At this point of the ride, I started thinking it would be nice to find a north/south county road that I could follow back toward the house,but instead of finding that road, I found what looked to be an awesome cut-out that seemed to go on for miles and miles. I don’t know about you, but when I find a trail like this one, I have to venture on and see where the thing is going to lead me. In other words, when a riding opportunity knocks, I’ve got to answer the door. It is like an unwritten law. “Damn the torpedoes, full speed ahead.” I must go forth and explore!
It’s strange what happens when a rider’s brain shifts to that mode of thinking. Other things, important things, seem to get lost, they just disappear from our radar. Important reality checks are overshadowed by the now present circumstances, and if something does not jar the rider’s thinking, may be lost forever (or at least until reality sets back in). This can be a very dangerous thing, especially when the rider is getting ready to venture into an unknown area, and due to his excitement in finding a new place to ride, he forgets (or ignores the fact) that it is getting darker by the minute, which could prove to be problematic in and of itself.
At this point, I'm on this awesome trail that I have found and it’s looking promising. It could be a place I could come to on a regular basis and explore further. I ride down the trail a little ways and find a gate that has a sign on it that says something about checking the WMA rules before opening it; however, it doesn’t really say anything specific about not going through the gate. Seems to me if they wanted me to stay out it would be on the sign. I ponder for a moment whether to open the gate and go through. Then I see it, another trail that does not involve the gate at all. In fact, the other trail heads in a slightly different direction and there’s nothing to indicate a limitation of access. After following it for a little ways the trail opens up, reminding me of the cleared areas under those huge power lines that crisscross our nation, but without the power lines.
I hit the gas and followed the trail as far as I could. As usual, I get caught up in the ride and really have no idea how far I've traveled. As I get further along it becomes apparent that there is a big wash out a little ways in front of me. I get off the bike and walk around to see if there is a way across or around the washout. Then it happens, I hear banjos playing! Sorry, had to do it.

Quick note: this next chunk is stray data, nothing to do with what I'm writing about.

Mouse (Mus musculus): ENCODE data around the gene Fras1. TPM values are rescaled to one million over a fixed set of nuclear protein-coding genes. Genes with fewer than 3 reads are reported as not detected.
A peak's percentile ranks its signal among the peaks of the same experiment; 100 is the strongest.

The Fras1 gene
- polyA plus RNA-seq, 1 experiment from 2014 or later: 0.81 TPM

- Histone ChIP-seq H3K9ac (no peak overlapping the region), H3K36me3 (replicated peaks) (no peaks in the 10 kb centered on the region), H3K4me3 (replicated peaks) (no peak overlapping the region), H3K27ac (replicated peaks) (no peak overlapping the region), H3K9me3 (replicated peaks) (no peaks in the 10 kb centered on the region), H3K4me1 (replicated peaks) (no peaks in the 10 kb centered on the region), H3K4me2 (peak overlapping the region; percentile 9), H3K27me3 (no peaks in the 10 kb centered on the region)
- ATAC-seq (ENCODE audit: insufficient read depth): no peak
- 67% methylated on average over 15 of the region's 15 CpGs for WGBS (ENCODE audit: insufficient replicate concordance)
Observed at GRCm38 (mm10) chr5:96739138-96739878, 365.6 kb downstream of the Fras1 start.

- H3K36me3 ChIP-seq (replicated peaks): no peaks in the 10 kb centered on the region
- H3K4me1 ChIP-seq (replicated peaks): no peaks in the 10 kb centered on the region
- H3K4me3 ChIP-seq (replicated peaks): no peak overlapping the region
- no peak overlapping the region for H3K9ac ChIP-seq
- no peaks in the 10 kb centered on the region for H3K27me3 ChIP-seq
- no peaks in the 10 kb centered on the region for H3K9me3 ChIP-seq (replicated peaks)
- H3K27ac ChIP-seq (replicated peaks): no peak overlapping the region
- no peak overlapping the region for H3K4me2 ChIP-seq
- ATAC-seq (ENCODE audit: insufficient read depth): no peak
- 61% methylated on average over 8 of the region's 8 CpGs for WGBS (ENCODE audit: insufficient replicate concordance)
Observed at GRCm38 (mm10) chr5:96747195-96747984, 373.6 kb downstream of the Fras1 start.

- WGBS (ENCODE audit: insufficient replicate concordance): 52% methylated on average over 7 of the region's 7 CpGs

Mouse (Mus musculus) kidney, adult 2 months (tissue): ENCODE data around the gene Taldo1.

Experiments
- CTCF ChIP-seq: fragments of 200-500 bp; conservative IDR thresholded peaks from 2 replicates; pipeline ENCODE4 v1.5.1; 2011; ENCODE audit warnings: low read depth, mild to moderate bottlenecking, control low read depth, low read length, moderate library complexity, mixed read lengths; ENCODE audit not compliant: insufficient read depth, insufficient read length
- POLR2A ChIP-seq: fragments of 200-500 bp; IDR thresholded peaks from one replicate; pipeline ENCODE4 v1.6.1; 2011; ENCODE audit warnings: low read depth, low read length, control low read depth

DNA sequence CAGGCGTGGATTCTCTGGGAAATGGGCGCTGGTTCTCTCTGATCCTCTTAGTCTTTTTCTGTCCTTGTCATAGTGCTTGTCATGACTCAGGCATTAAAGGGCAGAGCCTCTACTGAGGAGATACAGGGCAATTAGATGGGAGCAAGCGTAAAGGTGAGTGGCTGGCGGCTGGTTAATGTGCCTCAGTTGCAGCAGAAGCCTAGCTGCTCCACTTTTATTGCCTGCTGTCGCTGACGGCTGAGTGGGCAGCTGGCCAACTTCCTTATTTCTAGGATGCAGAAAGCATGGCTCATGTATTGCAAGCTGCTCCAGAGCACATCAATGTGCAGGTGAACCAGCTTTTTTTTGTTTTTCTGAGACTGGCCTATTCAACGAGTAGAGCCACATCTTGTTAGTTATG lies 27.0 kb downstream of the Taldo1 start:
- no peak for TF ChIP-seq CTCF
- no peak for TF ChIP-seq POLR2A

As most of the riders I know, I have a thing about taking pictures during a ride. They help capture the moment and serve as a reminder of the ride itself and the cool places I've been. After taking several photos (and a whiz for good measure) something started to bother me. Nothing huge, just a feeling that I was missing something. I spent a few more minutes walking around, checking things out and planning how I could go farther up the hill and past the washout on my next ride. Then it clicked. It was at that moment that I realize the sun was going down! I figured it would be wise to get out of the woods before I couldn't see where I was going at all. Knowing my luck, I would probably end up being attacked by zombies or something.
I jumped on the bike, fired it up, hit the gas and started heading back out the way I came in. Makes sense, right? Go out the way you came in and all should be well. Now I'm thinking, "Crap it's getting dark fast!". I've got to admit, it was making me a little nervous. Probably one too many “In the Woods” movies, I suspect. So I'm booking it down the trail and it’s starting to get a little harder to see what’s in front of me. But, as far as I can tell, I’m on course and going the right direction. I go a little farther and make a turn, but then totally freak out because nothing looks familiar. Honestly, true panic came over me. It is a very strange moment when you’re out in the woods and you look around and realize that you might be lost. It was weird! All kinds of things flooded my brain. In a matter of milliseconds all kinds of questions cross my mind. “What do I do now?” What if I try to get out of here and get even more turned around?” “No one knows where I am. How would anyone find me?” Then I thought about my wife’s reaction if I just didn’t show up. Man, would she be torqued off. Okay, probably just upset.
I ended up grabbing myself by the collar and gave myself two quick smacks to the jaw (metaphorically speaking). “Get a grip, man! Get a grip!!” Recognizing that it was going to be completely dark in a matter of moments, I quickly turned the bike around and backtracked for a while. Luckily, I found the trailhead I missed. With a huge sigh of relief, I got back on the trail I came in on and found my way back to the main road. Grateful that I was not spending the evening lost in the woods, I got back to the hacienda as fast as I could. I don't think I have ever ridden that fast on gravel in my life! Just spitballing here, but maybe a GPS should be I my future.